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Employment Tax Schemes – A Way to Save Money and Land in Prison


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Whether a business owner has a staff of one or one thousand, they are required to pay employment taxes for themselves and their employees. These taxes consist of federal income tax withholding, Social Security and Medicare taxes and unemployment taxes, as well as any withholding requirements mandated by their state. Failing to pay these taxes can result in steep fines or even prison sentences, and Better Business Bureau is advising business owners to ensure they are fully complying with tax law and not unknowingly ignoring employment taxes.

“Businesses that fail to properly withhold employment taxes from worker’s paychecks or neglect to file and pay employment taxes offer a variety of reasons,” said Steve Cox, BBB spokesperson. “Unfortunately, some business owners claim ignorance of the law. But others might say they are ‘borrowing’ the money for awhile, intending to pay it back later. Some collect and decide to keep the tax because of temporary financial difficulties. Still others might blame disreputable third-parties who manage their finances.”

BBB notes that in January 2008 alone, four U.S. business owners were fined as much as $4.2 million and received prison sentences of up to 48 months for failing to pay employment taxes. Some paid their employees under the table or developed elaborate schemes to avoid paying employment taxes.

BBB encourages business owners to be intimately involved in tax filing and payment processes – including knowing all of the details if a third-party is handling the process on behalf of the business.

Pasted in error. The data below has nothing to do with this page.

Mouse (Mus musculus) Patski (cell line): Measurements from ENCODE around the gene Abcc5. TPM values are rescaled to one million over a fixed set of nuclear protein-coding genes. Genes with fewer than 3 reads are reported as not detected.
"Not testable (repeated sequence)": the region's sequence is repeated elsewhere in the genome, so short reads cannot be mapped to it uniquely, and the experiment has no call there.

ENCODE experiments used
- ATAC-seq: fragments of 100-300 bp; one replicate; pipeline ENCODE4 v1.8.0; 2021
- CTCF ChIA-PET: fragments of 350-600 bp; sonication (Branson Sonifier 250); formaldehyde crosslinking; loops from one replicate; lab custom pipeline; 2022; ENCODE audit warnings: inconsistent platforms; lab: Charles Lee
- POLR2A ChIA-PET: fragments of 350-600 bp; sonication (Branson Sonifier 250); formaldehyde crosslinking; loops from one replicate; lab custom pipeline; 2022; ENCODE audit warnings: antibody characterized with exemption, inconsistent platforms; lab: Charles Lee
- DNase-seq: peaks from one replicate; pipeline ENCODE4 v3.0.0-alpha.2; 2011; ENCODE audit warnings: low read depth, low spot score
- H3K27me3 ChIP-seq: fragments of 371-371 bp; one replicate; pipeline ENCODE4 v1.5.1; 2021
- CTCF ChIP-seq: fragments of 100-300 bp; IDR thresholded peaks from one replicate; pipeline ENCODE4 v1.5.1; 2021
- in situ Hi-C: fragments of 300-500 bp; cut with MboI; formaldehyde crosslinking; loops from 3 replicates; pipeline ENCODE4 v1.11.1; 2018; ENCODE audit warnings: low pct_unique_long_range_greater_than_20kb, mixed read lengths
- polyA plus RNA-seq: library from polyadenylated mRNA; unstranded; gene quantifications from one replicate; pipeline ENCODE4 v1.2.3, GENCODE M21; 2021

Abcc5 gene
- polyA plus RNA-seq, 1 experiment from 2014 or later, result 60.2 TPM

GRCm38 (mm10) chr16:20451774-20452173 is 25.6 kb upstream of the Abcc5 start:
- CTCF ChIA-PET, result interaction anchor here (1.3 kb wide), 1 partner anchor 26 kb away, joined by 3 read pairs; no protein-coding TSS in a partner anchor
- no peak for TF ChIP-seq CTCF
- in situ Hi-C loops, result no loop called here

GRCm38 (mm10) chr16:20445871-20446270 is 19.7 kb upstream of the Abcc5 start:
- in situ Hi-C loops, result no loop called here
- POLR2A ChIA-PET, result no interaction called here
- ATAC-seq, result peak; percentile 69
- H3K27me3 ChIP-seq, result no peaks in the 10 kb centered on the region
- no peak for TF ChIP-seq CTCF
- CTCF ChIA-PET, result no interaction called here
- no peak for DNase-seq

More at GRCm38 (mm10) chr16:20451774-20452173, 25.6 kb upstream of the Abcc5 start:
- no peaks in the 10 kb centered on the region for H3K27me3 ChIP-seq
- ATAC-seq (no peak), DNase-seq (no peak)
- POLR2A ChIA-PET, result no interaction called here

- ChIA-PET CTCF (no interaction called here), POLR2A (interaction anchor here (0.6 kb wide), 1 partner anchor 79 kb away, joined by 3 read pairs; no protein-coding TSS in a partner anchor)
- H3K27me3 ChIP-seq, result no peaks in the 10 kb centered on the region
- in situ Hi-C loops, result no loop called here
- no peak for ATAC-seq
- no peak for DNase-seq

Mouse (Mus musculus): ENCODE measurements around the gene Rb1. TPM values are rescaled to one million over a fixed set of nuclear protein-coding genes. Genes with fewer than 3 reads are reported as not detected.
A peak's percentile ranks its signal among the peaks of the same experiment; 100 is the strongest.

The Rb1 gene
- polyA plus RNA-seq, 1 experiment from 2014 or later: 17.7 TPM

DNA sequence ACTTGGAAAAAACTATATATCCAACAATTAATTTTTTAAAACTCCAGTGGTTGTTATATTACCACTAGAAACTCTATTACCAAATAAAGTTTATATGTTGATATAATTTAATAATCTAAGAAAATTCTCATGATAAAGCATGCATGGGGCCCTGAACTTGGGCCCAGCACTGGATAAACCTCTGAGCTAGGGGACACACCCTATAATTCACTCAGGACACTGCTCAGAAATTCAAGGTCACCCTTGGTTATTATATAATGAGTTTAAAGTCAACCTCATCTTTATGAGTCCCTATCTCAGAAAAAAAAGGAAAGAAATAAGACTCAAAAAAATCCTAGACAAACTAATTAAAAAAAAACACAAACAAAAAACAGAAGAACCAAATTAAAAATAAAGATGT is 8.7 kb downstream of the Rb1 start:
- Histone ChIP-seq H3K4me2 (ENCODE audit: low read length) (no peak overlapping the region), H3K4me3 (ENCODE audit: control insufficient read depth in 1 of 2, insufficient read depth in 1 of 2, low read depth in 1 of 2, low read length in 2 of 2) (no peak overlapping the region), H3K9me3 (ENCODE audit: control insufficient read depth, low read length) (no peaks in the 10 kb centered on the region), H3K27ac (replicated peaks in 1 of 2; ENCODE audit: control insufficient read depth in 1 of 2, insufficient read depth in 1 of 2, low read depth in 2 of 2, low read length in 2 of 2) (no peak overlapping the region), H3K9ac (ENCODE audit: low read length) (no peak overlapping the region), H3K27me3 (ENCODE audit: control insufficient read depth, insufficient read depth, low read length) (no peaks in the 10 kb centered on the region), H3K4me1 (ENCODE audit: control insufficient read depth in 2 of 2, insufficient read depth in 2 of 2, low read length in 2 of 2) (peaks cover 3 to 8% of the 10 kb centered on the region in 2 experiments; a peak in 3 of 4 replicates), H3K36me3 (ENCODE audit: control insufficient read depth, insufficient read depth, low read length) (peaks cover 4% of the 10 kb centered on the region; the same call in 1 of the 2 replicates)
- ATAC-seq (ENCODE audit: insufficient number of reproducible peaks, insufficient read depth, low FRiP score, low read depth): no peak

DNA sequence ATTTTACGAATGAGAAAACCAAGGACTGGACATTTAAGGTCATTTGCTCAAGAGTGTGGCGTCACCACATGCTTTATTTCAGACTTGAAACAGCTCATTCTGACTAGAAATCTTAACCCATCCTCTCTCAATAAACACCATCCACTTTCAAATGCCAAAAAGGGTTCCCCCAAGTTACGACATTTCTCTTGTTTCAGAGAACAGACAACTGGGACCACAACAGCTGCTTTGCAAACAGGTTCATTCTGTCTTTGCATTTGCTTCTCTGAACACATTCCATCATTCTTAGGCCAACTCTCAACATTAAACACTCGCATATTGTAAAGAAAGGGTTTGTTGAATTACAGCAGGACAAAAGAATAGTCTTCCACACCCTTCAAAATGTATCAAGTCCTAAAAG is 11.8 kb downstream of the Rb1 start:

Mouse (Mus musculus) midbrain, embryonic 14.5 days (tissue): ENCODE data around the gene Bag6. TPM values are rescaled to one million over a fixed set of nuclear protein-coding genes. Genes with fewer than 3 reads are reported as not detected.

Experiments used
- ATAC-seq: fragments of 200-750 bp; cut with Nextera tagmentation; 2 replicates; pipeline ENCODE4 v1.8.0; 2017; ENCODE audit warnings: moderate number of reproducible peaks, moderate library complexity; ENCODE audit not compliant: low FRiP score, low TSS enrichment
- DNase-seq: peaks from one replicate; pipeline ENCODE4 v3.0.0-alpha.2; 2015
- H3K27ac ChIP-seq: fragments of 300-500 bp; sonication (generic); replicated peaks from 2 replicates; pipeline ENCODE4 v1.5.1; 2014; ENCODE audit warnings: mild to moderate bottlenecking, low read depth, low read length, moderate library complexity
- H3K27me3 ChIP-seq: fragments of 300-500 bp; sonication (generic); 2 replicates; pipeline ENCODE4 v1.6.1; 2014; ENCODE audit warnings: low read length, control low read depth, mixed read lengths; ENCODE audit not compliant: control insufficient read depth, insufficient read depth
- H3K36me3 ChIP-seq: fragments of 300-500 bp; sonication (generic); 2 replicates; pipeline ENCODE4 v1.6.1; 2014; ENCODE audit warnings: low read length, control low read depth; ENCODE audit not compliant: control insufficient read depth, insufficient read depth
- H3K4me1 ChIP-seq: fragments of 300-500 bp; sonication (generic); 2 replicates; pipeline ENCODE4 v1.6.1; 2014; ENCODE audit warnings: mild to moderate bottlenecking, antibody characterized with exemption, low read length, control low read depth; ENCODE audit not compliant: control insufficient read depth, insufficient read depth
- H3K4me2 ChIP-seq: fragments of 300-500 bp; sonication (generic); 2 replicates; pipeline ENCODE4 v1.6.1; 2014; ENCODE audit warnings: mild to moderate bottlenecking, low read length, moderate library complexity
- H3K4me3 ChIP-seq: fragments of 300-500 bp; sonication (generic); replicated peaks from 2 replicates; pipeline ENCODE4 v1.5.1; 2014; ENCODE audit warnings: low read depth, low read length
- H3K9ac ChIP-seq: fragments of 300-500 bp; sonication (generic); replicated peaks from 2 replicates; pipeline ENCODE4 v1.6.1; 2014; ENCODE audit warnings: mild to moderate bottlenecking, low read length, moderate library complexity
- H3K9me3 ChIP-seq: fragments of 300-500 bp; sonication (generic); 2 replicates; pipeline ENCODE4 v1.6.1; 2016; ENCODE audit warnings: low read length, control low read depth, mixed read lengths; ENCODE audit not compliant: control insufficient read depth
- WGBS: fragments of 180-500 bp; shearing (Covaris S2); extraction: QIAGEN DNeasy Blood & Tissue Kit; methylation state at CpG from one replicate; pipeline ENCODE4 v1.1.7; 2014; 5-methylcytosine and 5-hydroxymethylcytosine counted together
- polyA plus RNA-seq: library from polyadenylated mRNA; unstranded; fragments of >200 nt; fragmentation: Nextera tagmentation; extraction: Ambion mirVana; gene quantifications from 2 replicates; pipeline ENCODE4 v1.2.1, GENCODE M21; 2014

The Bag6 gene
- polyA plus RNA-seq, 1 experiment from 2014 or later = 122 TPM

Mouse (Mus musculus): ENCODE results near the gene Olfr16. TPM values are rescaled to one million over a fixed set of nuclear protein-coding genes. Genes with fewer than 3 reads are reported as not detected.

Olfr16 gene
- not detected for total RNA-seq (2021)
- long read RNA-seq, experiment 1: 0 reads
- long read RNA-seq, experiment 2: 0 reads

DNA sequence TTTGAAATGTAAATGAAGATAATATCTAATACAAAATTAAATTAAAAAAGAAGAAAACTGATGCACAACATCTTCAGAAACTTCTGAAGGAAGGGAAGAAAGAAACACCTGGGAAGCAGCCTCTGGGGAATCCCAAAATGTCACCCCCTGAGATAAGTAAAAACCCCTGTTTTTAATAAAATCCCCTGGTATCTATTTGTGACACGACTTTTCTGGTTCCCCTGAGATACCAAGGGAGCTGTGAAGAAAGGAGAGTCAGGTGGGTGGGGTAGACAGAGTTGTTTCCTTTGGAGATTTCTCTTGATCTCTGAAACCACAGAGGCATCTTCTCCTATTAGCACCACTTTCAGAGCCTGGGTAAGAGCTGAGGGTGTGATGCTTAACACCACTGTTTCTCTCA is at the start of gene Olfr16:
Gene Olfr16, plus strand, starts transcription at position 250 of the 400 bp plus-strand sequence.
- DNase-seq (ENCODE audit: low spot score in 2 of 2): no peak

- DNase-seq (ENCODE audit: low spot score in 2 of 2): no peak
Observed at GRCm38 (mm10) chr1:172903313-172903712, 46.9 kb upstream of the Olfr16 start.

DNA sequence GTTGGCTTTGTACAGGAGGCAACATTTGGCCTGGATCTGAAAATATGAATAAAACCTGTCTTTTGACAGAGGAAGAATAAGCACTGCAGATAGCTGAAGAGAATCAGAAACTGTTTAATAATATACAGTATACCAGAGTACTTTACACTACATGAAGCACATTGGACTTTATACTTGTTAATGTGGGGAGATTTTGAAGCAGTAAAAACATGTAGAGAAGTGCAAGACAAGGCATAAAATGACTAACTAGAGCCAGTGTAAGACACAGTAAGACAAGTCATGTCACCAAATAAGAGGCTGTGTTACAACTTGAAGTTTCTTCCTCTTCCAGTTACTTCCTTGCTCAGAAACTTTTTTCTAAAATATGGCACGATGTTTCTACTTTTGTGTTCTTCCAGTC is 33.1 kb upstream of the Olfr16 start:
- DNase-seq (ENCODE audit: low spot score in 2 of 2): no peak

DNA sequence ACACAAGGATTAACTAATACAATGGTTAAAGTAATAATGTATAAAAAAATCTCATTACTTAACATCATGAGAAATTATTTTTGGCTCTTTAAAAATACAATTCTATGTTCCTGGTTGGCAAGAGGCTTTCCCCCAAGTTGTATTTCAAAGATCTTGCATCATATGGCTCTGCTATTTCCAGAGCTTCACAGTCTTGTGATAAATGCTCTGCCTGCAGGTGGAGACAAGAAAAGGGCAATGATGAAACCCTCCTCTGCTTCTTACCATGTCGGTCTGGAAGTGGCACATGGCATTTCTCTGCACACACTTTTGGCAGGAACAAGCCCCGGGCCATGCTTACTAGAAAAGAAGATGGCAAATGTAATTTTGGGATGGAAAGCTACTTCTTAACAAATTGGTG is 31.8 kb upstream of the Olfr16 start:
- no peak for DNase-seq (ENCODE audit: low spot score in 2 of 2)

Also, BBB is advising businesses to be aware of six common ways companies have gotten into hot water for employment tax non-compliance. 

Hiring unreliable third-party payers
Most payroll service providers and professional employer organizations provide upstanding service. But there are some less-than-reputable third-party payers who fail to pay the collected taxes to the IRS. Employers should check with BBB (www.bbb.org) to find a trustworthy third-party payer, and once hired, regularly verify that payments are being made on their behalf.

Believing frivolous arguments
Unscrupulous promoters use misleading arguments to encourage businesses to avoid paying employment taxes. Don’t fall victim to incorrect interpretations of tax laws or the improper use of Form 941c to attempt to secure a refund of previously-paid employment taxes.

Offshore employee leasing schemes
Don’t do business with shady promoters affiliated with offshore companies who misuse the otherwise legal business practice of employee leasing. Consult with reputable legal and tax experts before entering into employee leasing arrangements.

Misclassifying worker status
Don’t be tempted to incorrectly treat employees as independent contractors to avoid paying employment taxes. If the employer has the right to control what work will be done and how it will be done, the worker is an employee.

Paying employees in cash
There is nothing wrong with compensating an employee in cash, as long as the business recognizes that employment taxes are owed regardless of how the employee is paid.

Filing false payroll tax returns
Preparing false payroll tax returns or understating the amount of wages on which taxes are owed is illegal.

For more trustworthy advice from BBB on filing your business taxes or other business management best practices visit www.bbb.org.

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